Women, the First World War and the Dramatic Imagination International Essays (1914-1999)

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Part of the significance of this collection of essays comes from its geographical and historical spread: it ranges globally across drama from France, Germany and Australia as well as UK and USA, and it demonstrates the continuing effects of the war o the cultural memories of the disparate nations involved, including Ireland, Germany, Canada and Scotland at the end of the 20th century. It not only makes available original historical research, the results of delving in the police censorship archives in Paris and in the Birmingham Reference Library’s Great War collection, it also demonstrates the fruitfulness of carious critical approaches.


“… has much to recommend it to students of the Transition era, both as it deals with works from the period and with imaginative responses to the Great War…. The fifteen essays or papers in the text have many important and insightful reflections, syntheses, and suggestions for additional research…. The variety of works and their varied strengths make this a book that has many rewards. In all, it is a volume of very strong essays, strongly written, for the most part, with solid scholarship and clear appeal.” – English Literature in Transition

“This is an arresting and original collection which constitutes a major contribution to scholarship in this area…. particularly valuable in its focus on drama, an almost untouched but crucial area. Women’s work in the theatre, as writers, directors and performers, has an inherently political dimension: it constitutes a direct intervention in the public sphere and is often tied to explicitly political agenda. This collection exposes as myth the notion that women’s drama simply ceased during the war, and also explores the social and political significance of women writers’ re-staging the war at critical points throughout the twentieth century.” – Clare Hanson

“International as regards both topic and authors, this book makes an important contribution to the field of women’s studies. As a whole the collection develops a strong challenge to the canon of male war-drama/tists, being thematically linked by reference to World War I, but attention to issues of gender, and by the use of female cultural theorists…. This significantly alters existing conceptions of the ways in which that war was imaginatively recreated both by those who lived through it and by later generations.” – J. S. Kleinberg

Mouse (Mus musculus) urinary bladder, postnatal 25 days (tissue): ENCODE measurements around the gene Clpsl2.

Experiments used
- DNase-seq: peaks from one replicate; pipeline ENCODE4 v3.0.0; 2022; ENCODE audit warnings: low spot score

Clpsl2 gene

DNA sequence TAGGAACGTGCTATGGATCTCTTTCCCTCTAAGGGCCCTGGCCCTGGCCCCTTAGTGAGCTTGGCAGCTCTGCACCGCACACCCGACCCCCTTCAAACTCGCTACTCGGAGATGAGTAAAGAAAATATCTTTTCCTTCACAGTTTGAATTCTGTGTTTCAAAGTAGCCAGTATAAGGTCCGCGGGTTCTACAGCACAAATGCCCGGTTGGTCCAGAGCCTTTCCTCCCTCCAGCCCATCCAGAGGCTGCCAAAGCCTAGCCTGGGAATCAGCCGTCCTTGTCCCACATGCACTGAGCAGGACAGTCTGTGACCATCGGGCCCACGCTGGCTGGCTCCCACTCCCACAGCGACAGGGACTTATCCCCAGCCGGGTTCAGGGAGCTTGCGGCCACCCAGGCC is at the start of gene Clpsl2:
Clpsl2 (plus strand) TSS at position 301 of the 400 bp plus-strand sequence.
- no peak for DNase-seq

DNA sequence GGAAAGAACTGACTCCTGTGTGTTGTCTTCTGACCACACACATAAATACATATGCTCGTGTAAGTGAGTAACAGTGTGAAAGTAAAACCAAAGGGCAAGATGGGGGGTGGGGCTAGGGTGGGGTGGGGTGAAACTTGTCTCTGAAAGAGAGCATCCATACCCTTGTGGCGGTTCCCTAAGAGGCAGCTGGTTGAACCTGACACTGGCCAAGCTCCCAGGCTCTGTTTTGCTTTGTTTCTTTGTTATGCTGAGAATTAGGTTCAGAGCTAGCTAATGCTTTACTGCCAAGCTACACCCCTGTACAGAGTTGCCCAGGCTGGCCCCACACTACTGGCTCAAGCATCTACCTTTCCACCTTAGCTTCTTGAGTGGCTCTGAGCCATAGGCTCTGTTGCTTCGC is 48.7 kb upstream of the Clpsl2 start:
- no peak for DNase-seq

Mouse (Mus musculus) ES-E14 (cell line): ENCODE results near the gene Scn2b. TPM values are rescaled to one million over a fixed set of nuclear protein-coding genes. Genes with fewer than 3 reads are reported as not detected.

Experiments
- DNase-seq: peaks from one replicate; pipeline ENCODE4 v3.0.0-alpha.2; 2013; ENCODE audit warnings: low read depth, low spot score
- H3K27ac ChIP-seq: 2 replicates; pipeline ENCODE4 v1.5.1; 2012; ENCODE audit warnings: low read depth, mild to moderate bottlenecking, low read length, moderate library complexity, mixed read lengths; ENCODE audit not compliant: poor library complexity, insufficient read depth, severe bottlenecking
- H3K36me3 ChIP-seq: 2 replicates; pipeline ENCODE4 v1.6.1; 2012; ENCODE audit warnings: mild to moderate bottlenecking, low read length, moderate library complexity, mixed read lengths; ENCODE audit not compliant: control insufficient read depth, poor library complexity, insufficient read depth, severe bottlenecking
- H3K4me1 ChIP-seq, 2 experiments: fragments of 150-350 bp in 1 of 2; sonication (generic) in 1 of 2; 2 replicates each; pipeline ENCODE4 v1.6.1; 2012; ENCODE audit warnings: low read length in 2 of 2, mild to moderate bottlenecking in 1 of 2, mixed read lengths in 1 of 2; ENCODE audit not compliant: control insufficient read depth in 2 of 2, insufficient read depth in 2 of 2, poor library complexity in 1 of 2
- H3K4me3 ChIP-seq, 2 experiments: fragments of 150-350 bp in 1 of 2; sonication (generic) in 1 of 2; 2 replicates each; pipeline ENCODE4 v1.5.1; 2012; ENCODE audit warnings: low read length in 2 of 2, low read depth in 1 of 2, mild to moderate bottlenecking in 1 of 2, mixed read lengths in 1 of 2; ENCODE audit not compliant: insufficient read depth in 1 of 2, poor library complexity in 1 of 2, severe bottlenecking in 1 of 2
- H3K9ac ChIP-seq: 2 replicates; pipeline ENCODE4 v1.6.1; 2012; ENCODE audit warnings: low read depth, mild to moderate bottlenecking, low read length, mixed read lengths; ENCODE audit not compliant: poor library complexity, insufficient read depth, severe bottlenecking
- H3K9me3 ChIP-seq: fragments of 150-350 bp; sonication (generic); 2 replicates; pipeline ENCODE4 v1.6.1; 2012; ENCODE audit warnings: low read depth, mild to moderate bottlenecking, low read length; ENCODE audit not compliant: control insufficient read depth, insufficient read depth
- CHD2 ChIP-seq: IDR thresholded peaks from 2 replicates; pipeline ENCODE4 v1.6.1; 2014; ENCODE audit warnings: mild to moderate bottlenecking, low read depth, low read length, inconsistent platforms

Table of Contents

Table of contents:
Preface (Margaret Higonnet)
Introduction (Claire M. Tylee)
Section One: 1914-1939
1. The Shape of Things to Come: the Remarkable Modernity of Vernon Lee’s Satan the Waster (1915-20) (Gill Plain)
2. Friede Kraze’s Erfüllungen ‘Fulfilment’” a play of today for tomorrow (1915) (Hilde Klein)
3. ‘In singing we say how do you do how do you like the war’: Gertrude Stein’s Irresponsive Wartime ‘Play’ (1916) (Simon Featherstone
4. Women in the Paris Theatre, 1914-1919: ‘plus ça change. . . ‘ (Odile Krakovitch)
5. Alice Dunbar Nelson’s Mine Eyes Have Seen and Black Feminist War-Drama of the Harlem Renaissance (1918-1930) (Clair M. Tylee)
6. Hidden Drama by British Women: Pageants and Sketches from the Great War 1914-1921) (Jane Potter)
7. Berta Lask’s Die Befreiung (‘Liberation’): a Dramatic Experiment (1926) (Agnès Cardinal)
8. Pacificism, Pugilism and Proxemics: Irishwomen and World War I – plays by Sean O’Casey and Eva Gore-Booth (1916-30) (Margaret Llewellyn-Jones)
Section Two: 1974-1999
9. The First World War and Australian national Identity in Dorothy Hewett’s play: The Man from Mukinupin (1979) (Angela Woollacott)
10. Pot Shots to Parting Shots: Wendy Lill’s Fighting Days (1985) (Donna Coates)
11. Theatres of Resistance: Gender, Class and the First World War in Plays by Sheila Rowbotham (9186) and Chris Hannan (1990) (John Fordham)
12. War and Other Unrealities: Christina Reid’s My Name, Shall I Tell you My Name? (1987) and Anne Devlin’s After Easter (1994) (Linden Peach)
13. Visualisation of the Abject in Film Dramatisation of women’s Great War Novels: Jennifer Johnston’s How Many Miles to Babylon? (1974/81) and Pat Barker’s Regeneration (1992/97) (J. Rose Atfield)
14. The Feminisation of the Nation at War in Elaine Morgan’s television adaptation of Vera Brittain’s Testament of Youth (1933/79) (Mary Joannou)
15. ‘Lost Objects of Desire’: Melodrama and Political Idealism in Margarethe von Trott’s Rosa Luxemburg (1985) (Tanya Krzywinska)
Bibliography; Index

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